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CD REVIEW: The Black Bottom by Theo Czuk

This twelve song collection is subtitled Cultivating Jazz: The Full Measure and Detroit born, Oregon based songwriter/novelist/poet Theo Czuk means it. His mastery of the idiom doesn’t just extend to his musical merits – the lyrical material he’s offered up for The Black Bottom’s songs has every bit of the same substance and seems ideally written for the arrangements. Czuk obviously has great connections as the collaborators he’s enlisted to help bring The Black Bottom to reality obviously following Miles Davis’ oft-quoted dictum that the notes you don’t play matter much more than those you do and the artistic tastefulness implied in such an approach makes this release memorably atmospheric. Czuk’s talents with prose, poetry, and songwriting means many things, but it also means he has the wherewithal to attack this material from a variety of angles while never seeming out of sorts or straining for credibility.

Most of the album is devoted to lyrically driven works, but the title song and album opener “The Black Bottom” is a clearly conceived instrumental that will entertain even the biggest singing fans. Czuk’s instrumentals are never overwrought or self-indulgent. He intuitively understands that audiences want something to hang their melodic hats on and the combination of fleet fingered organ work along with the memorable bass figure more than fills that role for listeners. “Cold Corridor” is one of the album’s major songs, its third longest, and expends a lot of energy invoking atmosphere with positive effects. The hard boiled lyric gets added charisma and personality from Czuk’s delivery. “Mi Casa Bossa” is one of the more successful instrumental tracks on The Black Bottom and the light Latin flavor to the arrangement, coupled with the colorful use of woodwinds, makes this one of the album’s more melodic lilting numbers.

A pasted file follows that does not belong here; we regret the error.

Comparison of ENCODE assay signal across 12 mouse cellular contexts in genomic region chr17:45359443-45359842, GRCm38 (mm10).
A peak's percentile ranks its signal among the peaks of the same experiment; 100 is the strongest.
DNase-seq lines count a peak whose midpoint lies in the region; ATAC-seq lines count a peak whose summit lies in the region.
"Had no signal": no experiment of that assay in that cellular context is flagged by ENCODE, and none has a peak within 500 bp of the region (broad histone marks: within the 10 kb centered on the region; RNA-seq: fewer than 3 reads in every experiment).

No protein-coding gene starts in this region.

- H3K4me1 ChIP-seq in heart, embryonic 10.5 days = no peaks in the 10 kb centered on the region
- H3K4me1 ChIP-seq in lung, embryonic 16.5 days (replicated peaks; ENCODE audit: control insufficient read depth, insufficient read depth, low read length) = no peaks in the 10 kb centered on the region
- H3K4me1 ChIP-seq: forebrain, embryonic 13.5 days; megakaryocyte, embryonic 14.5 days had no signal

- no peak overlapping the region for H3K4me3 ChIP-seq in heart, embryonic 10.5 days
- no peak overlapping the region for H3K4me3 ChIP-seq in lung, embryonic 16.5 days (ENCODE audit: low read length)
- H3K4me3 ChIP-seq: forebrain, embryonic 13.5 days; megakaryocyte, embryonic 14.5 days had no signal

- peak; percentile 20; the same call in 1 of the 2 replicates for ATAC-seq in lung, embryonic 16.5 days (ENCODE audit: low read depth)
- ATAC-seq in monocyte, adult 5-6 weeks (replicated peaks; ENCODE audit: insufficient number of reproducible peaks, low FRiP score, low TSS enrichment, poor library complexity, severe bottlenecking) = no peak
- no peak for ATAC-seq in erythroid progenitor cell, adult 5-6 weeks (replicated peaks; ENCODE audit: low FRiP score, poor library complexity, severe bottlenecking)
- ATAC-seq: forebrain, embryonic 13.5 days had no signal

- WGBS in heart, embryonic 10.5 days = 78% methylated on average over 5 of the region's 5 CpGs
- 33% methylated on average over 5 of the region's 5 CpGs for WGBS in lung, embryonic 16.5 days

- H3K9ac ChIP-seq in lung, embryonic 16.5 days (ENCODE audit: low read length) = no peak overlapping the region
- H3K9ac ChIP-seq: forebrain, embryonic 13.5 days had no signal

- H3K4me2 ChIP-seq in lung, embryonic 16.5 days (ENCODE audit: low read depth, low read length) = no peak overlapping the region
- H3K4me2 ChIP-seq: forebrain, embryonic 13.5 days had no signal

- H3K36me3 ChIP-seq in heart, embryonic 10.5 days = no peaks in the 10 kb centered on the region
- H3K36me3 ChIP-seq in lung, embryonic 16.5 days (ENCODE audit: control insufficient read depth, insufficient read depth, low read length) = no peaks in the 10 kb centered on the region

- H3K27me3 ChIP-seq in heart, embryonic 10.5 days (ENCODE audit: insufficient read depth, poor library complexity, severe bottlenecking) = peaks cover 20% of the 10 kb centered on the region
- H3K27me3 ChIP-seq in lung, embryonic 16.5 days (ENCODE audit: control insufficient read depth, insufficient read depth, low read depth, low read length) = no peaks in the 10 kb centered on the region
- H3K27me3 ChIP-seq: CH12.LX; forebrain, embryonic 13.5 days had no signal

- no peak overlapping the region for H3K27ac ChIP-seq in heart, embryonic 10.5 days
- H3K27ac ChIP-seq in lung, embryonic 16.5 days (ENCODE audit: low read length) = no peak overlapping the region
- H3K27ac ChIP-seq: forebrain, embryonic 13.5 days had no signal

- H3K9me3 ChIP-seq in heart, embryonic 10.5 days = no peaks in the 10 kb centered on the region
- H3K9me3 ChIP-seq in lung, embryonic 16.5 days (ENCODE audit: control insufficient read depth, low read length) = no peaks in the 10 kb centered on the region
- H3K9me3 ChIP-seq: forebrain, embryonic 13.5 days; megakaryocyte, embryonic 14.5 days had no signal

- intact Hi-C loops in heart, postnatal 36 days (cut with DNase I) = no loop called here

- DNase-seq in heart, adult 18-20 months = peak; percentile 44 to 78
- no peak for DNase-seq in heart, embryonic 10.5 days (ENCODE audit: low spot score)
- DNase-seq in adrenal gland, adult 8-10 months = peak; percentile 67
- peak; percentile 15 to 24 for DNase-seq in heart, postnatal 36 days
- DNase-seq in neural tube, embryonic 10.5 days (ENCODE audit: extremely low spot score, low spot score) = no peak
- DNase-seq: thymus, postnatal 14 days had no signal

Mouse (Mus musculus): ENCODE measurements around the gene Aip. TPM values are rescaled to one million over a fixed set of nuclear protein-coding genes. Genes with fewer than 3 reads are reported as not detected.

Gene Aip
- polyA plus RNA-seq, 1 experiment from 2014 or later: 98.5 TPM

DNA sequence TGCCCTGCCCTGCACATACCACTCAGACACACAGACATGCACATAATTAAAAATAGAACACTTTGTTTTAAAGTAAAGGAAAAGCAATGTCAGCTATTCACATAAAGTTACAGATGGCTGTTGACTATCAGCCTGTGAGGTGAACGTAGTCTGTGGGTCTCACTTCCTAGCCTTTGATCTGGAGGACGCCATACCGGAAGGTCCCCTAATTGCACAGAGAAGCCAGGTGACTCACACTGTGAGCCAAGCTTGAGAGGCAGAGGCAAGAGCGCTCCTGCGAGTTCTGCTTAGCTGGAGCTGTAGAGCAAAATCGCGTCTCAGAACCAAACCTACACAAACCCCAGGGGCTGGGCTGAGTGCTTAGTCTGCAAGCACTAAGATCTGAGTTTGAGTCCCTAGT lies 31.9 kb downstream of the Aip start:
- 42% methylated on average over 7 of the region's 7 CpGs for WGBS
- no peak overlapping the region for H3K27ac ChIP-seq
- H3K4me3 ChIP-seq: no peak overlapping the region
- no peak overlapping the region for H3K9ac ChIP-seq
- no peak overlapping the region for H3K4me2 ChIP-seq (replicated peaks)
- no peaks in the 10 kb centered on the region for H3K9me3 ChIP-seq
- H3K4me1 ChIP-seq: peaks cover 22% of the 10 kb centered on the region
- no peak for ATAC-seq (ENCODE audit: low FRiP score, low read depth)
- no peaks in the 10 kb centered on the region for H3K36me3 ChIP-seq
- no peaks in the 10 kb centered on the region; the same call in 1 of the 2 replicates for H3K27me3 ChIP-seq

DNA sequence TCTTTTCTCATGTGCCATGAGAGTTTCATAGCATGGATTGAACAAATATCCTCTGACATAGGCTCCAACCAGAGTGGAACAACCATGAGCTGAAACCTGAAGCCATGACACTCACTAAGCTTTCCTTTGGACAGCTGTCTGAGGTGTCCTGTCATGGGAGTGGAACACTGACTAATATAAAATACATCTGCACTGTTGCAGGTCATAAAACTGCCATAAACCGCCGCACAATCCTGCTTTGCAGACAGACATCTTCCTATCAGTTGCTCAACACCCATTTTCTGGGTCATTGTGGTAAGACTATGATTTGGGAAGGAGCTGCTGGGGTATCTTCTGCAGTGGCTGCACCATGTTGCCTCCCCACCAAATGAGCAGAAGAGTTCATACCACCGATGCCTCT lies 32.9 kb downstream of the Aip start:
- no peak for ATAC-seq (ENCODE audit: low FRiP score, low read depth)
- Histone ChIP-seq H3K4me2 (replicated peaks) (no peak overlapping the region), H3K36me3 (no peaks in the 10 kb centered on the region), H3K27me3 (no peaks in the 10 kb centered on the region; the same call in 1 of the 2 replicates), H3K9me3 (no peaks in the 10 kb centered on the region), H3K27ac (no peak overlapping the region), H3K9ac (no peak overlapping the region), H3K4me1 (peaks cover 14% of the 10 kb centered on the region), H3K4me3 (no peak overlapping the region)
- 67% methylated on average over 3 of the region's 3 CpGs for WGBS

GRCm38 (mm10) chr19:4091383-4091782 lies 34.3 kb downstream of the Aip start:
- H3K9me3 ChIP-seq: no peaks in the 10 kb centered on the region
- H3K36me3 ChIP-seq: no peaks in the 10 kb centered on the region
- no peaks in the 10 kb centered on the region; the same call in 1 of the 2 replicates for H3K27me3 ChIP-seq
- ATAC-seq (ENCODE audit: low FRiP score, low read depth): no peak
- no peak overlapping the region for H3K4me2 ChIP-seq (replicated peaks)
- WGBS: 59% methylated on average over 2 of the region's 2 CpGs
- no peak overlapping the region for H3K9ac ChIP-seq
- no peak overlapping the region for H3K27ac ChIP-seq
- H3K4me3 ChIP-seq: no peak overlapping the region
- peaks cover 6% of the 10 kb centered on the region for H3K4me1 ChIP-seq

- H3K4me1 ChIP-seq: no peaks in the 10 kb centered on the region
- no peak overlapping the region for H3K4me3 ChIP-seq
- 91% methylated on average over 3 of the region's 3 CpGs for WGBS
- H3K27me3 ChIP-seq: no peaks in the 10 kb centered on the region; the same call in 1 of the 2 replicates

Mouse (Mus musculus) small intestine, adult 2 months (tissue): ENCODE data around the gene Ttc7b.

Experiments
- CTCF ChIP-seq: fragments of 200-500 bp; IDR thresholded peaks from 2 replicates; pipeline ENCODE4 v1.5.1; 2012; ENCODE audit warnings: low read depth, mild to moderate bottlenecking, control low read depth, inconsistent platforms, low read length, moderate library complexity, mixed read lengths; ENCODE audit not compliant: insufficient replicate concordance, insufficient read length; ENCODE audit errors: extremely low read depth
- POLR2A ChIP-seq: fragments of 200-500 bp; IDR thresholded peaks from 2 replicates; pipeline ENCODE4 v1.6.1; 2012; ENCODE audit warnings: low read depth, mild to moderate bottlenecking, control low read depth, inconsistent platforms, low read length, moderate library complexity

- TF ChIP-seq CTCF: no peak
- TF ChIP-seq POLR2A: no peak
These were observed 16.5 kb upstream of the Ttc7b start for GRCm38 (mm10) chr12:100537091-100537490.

“Nika Nightingale (Is It Real?)” has a light bounce that many will love and a combination of seriousness and playfulness certain to exert similar appeal. The generous guitar work laid into the song never overreaches its mandate and enhances everything, but it’s the drumming that really holds everything together. Kenneth Patchen’s original poem makes for a great lyric on the song “Lunch Wagon on Highway 57” and Czuk’s impassioned delivery helps it make an even deeper impact. The song is intended to serve as an example from the jazz school marrying Beat poetry with the genre’s musical texture and it’s definitely a resounding success on that level, but it isn’t merely some academic exercise and has real feeling driving the performance. Things take on a much bluesier, moody tone with the track “Midnight ‘Round” and it makes for one of the album’s most effective instrumentals. Musical highlights include subtle drumming and delicate interplay between the horns and keyboards. The instruments really achieve a memorable dance here that makes for one of the best moments on The Black Bottom. There’s a much more lush style characterizing the track “Pi to the ‘Nth Degree”, but the bluesy mood remains intact and will pull you into its web with little effort. Theo Czuk’s The Black Bottom is a rare experience in 21st century popular music – an astonishingly literary infused work with marvelous musical substance filling every tune.

I-TUNES: https://itunes.apple.com/ca/album/the-black-bottom/1256523578

by William Elgin

About RJ Frometa

Head Honcho, Editor in Chief and writer here on VENTS. I don't like walking on the beach, but I love playing the guitar and geeking out about music. I am also a movie maniac and 6 hours sleeper.

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